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Red Sox and Tigers: Predictably unpredictable

Posted by Adam Kaufman  October 11, 2013 02:33 AM

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It’d be hard to blame any Red Sox fans for waking up this morning with the notion of, “Oh, no.”

In the postseason, pitching – particularly starting pitching – reigns supreme, and Justin Verlander proved that again on Thursday evening when his Tigers blanked the Athletics 3-0 in a winner-take-all Game 5 of the American League Division Series.

The man who won the 2011 Cy Young and finished second in the voting a season ago twirled 8 innings of near-perfect, 2-hit, 1-walk, 111-pitch dominance to advance his Tigers to the Championship Series.

Detroit’s next target? Our beloved Boston Red Sox, a team fresh off an exciting series win of its own against the Tampa Bay Rays.

It’s now irrelevant which team fans or the Sox themselves would have preferred come into Fenway for Game 1 of the ALCS on Saturday night – the one with years of experience or the club filled with youthful exuberance – because the defending AL champs and stars of three straight trips to the semifinals are on their way to the Hub riding an unbeatable high.

The Tigers trailed their opening-round series 2-1 overall and 3-0 entering the bottom of the fifth inning of Game 4 at home on Tuesday. Another 15 outs – a significant number, sure – and their season would have been over. But over the course of a game-and-a-half, multiple time zones, and 2,398 miles, the A’s did what they always seem to do under the watch of regular-season genius Billy Beane. They ran out of gas. Somewhere in there, there’s a World War Z joke.

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The loose and free-spirited, almost Red Sox-like Athletics, will now shave their beards, while the Sox and Tigers open a series that many followers of the game started prognosticating months ago. Really, as soon as Boston shipped defensive wizard Jose Iglesias to Detroit in a three-way deal for Jake Peavy at the trade deadline – in essence, helping a contender in need of a shortstop – it seemed like a foregone conclusion. I wrote about it, giving the Tigers the edge, that very day.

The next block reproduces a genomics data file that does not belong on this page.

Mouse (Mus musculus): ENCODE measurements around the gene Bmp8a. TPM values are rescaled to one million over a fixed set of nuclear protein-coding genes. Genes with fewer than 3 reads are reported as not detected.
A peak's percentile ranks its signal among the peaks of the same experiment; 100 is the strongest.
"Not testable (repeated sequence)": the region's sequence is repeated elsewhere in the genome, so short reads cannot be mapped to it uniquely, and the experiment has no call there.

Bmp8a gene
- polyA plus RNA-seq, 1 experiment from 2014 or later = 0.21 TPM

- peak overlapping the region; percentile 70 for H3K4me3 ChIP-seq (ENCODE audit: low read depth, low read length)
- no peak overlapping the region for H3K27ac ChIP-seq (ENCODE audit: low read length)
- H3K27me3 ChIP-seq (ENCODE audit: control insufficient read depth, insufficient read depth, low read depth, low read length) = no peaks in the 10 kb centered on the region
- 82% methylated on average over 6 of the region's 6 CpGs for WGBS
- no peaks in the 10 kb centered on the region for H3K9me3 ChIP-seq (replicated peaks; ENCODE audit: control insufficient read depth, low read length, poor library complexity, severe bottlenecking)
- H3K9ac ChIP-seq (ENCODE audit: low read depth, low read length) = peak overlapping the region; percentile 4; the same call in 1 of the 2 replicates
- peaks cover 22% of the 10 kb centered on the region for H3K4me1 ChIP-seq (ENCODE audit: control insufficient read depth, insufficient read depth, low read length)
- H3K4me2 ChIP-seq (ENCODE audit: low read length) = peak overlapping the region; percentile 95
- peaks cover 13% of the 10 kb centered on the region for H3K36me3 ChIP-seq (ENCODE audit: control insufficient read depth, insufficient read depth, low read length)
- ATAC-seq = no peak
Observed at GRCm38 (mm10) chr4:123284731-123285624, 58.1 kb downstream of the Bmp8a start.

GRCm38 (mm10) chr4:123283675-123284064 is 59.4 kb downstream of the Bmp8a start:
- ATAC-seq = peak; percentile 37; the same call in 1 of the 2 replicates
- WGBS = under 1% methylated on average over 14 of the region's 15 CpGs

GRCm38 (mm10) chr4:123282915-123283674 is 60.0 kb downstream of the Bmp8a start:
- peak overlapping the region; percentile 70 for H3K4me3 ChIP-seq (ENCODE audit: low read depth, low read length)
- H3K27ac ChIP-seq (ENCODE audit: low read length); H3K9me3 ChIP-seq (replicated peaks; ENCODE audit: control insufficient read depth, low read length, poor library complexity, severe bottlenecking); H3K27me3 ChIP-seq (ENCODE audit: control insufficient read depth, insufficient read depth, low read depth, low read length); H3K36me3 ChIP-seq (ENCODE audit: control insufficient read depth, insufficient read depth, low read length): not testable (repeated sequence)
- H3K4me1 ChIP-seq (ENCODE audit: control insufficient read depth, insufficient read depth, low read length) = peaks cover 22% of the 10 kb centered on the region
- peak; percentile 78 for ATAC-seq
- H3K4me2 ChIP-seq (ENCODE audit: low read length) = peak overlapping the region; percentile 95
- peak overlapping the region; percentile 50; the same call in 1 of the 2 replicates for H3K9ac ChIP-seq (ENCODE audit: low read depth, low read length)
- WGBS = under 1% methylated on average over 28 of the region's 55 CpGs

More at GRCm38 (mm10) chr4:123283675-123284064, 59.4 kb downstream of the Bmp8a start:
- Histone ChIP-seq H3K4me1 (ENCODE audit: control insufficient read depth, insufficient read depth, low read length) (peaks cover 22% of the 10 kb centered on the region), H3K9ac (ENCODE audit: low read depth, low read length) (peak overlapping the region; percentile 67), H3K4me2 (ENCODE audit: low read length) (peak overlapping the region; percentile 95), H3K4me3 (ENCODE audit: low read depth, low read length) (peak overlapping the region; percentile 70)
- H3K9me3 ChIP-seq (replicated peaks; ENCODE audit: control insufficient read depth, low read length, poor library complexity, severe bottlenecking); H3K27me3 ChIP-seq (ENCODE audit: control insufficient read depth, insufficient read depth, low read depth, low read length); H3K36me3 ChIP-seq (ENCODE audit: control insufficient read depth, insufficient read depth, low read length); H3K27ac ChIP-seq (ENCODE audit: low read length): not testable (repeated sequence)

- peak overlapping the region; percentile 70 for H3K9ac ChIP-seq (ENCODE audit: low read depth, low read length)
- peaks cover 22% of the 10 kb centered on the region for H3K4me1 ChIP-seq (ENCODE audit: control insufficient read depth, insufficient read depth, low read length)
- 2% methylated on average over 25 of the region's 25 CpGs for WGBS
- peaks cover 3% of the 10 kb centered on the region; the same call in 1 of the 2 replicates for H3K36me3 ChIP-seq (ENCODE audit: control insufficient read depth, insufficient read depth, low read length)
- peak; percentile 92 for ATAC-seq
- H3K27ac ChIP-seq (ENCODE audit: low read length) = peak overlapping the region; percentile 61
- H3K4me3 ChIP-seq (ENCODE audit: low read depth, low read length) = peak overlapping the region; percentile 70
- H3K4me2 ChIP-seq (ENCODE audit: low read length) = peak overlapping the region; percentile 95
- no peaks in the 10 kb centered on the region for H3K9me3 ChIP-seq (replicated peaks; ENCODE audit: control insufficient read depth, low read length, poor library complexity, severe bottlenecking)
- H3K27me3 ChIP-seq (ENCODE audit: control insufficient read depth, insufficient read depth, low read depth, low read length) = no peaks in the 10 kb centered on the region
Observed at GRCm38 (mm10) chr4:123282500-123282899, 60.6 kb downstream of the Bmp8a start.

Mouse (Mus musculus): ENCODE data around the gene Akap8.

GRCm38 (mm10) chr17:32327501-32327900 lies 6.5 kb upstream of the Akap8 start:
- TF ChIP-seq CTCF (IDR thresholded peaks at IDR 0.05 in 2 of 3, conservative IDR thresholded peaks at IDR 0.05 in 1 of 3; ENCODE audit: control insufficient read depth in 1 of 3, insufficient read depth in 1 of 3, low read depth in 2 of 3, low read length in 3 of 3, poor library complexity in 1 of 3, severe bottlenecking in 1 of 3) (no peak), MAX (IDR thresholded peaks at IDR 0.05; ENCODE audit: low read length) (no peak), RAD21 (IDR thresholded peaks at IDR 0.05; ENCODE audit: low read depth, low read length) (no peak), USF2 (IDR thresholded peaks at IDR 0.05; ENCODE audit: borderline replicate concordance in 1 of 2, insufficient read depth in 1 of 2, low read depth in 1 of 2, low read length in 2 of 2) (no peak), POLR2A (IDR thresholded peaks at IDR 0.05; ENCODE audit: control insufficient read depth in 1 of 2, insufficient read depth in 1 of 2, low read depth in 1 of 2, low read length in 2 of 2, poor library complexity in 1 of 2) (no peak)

Iglesias, however, will likely be little more than a footnote to the plot that lies ahead in the next 10 days.

The Tigers are a scary team, and it starts with their pitching.

As good as Jon Lester, Clay Buchholz, John Lackey, and Peavy are as a rotation, they aren’t Max Scherzer, Verlander, Anibal Sanchez, and Doug Fister, at least if everyone comes as advertised.

During the regular season, Tigers starters posted the best ERA in the league and the fourth-best in baseball at 3.44, nearly a half-run better than the Red Sox at 3.84. Detroit starters’ OPS-against of .669 was second in the game, while Boston sat 12th at .709. And how about the Tigers’ 8.63 strikeouts per 9 innings? Ridiculous, and the head of the class.

That’s not to discount the way the Red Sox are pitching in the postseason, of course, with their 3.03 team ERA, but it’s an area that will have to hold up when considering that their bats will be facing a 21-game winner and future Cy Young recipient in Scherzer, a guy who hasn’t allowed a run in his last 28 innings in Verlander, a former Sox farmhand and the AL’s ERA leader during the regular season in Sanchez, and Fister, who’s as good a fourth starter as you’ll find anywhere, even without his 14 wins.

To their credit, though, the Red Sox have shown the ability to be comparable when their foursome is on, which means a series decided by the bullpens could give Boston the advantage.